A few weeks later, after the shuttle’s successful return, he received an email from Rex including a photo!  Not only did Rex manage to get it on board but he sent a picture to prove it!  The picture shows the patch floating in front of the window with the International Space Station and Earth seen in the background. 

When I read this story, I remembered the pin that I had found 10 years earlier and had an idea.

I contacted Jon and told him that I would like to donate my Silver Snoopy to his display.  He was shocked and honored that I was willing to part with it but I explained that it was never rightfully mine.  My goal from the beginning was to find a proper home for this Snoopy and I felt like this was the best place for it!

Through further research, we were able to confirm that this Silver Snoopy flew on either Apollo 7 or 8.  We are currently in contact with the NASA Silver Snoopy representative who is helping to verify the list of recipients from Marshall Space Flight Center from 1968-1969.  Once we have a confirmed list I plan to contact the Huntsville times to request their assistance in researching the obituaries from the time period around when I found the pin.  We assume that the individual that received this award passed away and their belongings were sold in an estate sale which led to the pin being found in the antique store.  We are hoping that we can narrow the possibilities down to our best guess so that the final display will read something to the effect of “Silver Snoopy pin… thought to have flown on XX mission and awarded by XX astronaut, in honor of all contributors to space exploration.”  We understand that we will never know, with any certainty, who the original owner was but a “best guess” may provide closure to this 10 year adventure! 

Jon met with the crew of the STS-135 last week and shared our story with them.  They passed the Silver Snoopy around and appreciated the wonder that this was one of the first items to ever fly in space and until a new mission is assigned, they (the crew) were one of the last to fly in space. 

I may have not had the opportunity to chase after my childhood dream of being an astronaut but it is an incredible thrill that, because of this serendipitous event, they know my name.

Yesterday I received a package in the mail that caused my heart to skip a beat and I sat down in my driveway shaking as I opened it.  Astronaut Rex Walheim had sent me a package.  Inside was included a photo of the STS-135 crew (signed by each of them), a photo of Rex himself (signed with a thank you), an STS-135 mission patch, and a letter from Rex expressing his gratitude for my contribution.  Again, tears were streaming down my face.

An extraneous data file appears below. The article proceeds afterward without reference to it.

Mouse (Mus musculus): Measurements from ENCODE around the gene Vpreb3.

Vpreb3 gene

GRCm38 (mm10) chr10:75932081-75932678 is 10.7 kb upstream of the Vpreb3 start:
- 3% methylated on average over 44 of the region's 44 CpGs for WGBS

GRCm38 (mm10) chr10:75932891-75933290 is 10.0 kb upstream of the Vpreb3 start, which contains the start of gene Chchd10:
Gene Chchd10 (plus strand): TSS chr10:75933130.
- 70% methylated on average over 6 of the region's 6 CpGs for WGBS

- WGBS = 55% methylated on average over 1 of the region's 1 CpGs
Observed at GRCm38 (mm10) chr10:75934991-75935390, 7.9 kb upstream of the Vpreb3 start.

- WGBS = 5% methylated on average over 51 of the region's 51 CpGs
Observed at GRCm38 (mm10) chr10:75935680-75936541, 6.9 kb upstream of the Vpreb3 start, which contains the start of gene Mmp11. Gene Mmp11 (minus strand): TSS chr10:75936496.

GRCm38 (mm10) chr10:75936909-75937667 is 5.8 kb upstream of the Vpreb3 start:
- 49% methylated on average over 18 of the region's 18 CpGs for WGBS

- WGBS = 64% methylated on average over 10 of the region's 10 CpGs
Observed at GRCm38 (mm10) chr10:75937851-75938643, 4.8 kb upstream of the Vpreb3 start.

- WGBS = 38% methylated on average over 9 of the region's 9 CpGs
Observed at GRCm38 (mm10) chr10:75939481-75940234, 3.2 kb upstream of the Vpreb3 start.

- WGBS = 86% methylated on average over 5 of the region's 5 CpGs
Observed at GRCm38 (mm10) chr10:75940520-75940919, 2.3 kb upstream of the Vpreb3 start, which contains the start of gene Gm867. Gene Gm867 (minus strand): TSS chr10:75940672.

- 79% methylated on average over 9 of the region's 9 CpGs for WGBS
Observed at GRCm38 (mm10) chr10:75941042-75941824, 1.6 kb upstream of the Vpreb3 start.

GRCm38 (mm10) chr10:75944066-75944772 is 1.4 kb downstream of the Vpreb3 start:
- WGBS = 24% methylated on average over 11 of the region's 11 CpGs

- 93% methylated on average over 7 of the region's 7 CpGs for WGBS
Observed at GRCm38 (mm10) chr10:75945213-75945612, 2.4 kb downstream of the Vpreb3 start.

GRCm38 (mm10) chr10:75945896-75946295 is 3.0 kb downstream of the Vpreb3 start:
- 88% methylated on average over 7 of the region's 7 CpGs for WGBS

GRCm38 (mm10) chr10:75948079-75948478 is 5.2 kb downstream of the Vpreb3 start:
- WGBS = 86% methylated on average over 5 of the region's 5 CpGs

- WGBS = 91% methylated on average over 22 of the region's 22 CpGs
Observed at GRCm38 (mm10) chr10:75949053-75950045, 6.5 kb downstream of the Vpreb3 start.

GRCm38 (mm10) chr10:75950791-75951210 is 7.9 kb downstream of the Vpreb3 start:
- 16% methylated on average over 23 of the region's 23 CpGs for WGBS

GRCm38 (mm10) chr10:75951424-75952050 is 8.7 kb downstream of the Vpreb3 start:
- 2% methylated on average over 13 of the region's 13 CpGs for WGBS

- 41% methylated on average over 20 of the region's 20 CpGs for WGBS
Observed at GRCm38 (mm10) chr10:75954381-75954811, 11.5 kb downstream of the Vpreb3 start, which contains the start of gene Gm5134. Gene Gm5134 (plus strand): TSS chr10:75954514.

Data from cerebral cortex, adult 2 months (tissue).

I cannot explain why the space program conjures up such deep emotions for me.  But what I can say is that I am so proud of what our country has accomplished in the last 50 years in the fields of space exploration, scientific discovery, and aeronautics research.  I have hope that NASA will be given a new manned flight mission soon that will spark the imagination of this country and my children’s children will aspire to be astronauts as so many of us once did.  In the words of Jon, “with all the bad stuff going on around us, like the economy, the war, people losing their homes and possibly even their jobs…” if his story and mine “…provides even one person with a sense of hope and pride that our country has, can, and will continue to do great things, then they most certainly did serve a purpose.”

Some businesses frown upon mass emails but Jon’s is a good example of one that was appropriate and even necessary to give the Huntsville space community a little hope for the future and above all else an enormous THANK YOU to everyone who has played a part in Huntsville’s history in space.

"Eyes on the Stars"